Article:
The Swami’s confession has provoked a sense of triumph among Muslims and secularists, who had all along suspected that Hindutva groups were responsible for the series of blasts outside mosques that started in Maharashtra in 2003. But while the campaign now on, to get the Muslim boys arrested for these blasts out on bail is necessary, shouldn’t we also appreciate the act that made their release a possibility? Those fighting against injustice to the minorities must need be concerned with that cliché called “ communal harmony”. Swami Aseemanand’s act goes beyond harmony: as Kaleem, the prisoner who the Swami says prompted him to confess, told this reporter, in his Hyderabadi dialect: “ Bahoot bada kaam hai — confess karna.’’ The interaction between Kaleem and the Swami is truly the stuff legends are made of. The young man’s behaviour is no less inspiring than the Swami’s. Tortured and imprisoned for 18 months for a crime he hadn’t committed; his family hounded into moving house six times; losing his coveted medical seat ( he was fourth in the merit list); finally being acquitted, and then re- arrested in another case… after all this, to be kind to the man responsible for the very crime for which he had suffered, is hard to understand.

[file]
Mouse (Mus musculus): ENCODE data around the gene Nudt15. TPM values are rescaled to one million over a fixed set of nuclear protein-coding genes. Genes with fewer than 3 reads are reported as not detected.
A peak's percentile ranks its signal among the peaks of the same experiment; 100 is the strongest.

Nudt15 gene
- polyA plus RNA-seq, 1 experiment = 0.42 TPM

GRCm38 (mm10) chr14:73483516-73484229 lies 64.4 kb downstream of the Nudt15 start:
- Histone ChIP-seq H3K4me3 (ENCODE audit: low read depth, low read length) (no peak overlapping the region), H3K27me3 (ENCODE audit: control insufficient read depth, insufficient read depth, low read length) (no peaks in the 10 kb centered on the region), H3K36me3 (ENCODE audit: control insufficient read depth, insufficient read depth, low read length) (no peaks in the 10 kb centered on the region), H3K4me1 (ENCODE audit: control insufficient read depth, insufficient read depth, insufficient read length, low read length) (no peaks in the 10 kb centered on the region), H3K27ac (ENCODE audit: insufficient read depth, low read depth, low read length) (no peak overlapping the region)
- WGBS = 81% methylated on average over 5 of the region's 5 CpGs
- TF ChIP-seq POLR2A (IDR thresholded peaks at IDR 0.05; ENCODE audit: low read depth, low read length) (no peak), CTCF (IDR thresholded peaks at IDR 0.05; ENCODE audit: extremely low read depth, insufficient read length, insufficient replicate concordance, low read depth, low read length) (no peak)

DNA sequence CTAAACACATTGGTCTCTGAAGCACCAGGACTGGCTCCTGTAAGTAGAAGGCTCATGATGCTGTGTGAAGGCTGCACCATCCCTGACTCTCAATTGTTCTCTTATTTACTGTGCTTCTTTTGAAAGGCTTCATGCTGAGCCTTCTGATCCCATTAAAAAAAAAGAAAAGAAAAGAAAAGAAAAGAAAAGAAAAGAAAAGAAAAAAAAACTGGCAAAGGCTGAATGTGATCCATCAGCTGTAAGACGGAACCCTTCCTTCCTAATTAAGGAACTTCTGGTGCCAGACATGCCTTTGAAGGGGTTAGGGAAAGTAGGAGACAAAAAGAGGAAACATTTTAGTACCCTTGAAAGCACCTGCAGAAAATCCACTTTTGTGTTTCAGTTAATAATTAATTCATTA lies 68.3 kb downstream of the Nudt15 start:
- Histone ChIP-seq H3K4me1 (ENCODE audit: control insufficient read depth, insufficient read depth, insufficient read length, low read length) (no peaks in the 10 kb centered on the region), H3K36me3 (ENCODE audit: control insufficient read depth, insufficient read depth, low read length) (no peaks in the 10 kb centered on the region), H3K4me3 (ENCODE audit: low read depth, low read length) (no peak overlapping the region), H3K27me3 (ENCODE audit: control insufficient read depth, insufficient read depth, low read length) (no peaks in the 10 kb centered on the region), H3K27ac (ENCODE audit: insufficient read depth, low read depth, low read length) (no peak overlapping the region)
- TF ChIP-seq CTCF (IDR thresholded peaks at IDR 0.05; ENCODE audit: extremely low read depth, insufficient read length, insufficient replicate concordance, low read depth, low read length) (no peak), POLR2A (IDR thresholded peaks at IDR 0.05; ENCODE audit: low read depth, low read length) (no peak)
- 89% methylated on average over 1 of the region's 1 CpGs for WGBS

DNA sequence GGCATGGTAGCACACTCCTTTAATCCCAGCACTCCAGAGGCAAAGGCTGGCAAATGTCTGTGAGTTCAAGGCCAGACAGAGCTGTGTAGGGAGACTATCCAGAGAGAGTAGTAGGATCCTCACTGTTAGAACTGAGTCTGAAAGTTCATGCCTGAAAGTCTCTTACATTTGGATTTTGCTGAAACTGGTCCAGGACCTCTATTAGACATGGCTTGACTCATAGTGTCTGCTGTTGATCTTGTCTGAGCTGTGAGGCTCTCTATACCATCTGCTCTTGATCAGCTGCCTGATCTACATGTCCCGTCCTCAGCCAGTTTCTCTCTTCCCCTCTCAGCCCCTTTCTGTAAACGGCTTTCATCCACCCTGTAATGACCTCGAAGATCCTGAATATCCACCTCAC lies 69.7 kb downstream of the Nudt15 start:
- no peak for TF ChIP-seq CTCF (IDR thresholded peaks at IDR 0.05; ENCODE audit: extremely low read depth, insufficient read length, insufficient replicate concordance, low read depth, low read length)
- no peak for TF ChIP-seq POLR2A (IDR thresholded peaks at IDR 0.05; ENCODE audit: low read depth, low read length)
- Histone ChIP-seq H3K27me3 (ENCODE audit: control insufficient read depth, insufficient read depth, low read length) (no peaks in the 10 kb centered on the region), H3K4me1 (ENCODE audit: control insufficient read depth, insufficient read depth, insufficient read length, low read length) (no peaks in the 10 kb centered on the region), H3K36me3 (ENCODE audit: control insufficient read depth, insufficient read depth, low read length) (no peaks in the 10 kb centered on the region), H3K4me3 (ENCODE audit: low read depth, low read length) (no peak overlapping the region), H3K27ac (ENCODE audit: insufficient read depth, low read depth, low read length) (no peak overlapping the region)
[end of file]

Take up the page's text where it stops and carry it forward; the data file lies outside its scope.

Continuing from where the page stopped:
His mother had always taught him that revenge is no good, said Kaleem; in addition, the Swami’s age and calm demeanour moved him. Discovering the identity of the youth who went out of his way to help him, and hearing his story, the Swami in turn, was moved to confess.
Let’s not forget that till then, hatred for Kaleem’s community had defined the Swami’s life; and that Kaleem too, had enough reason to hate all RSS types.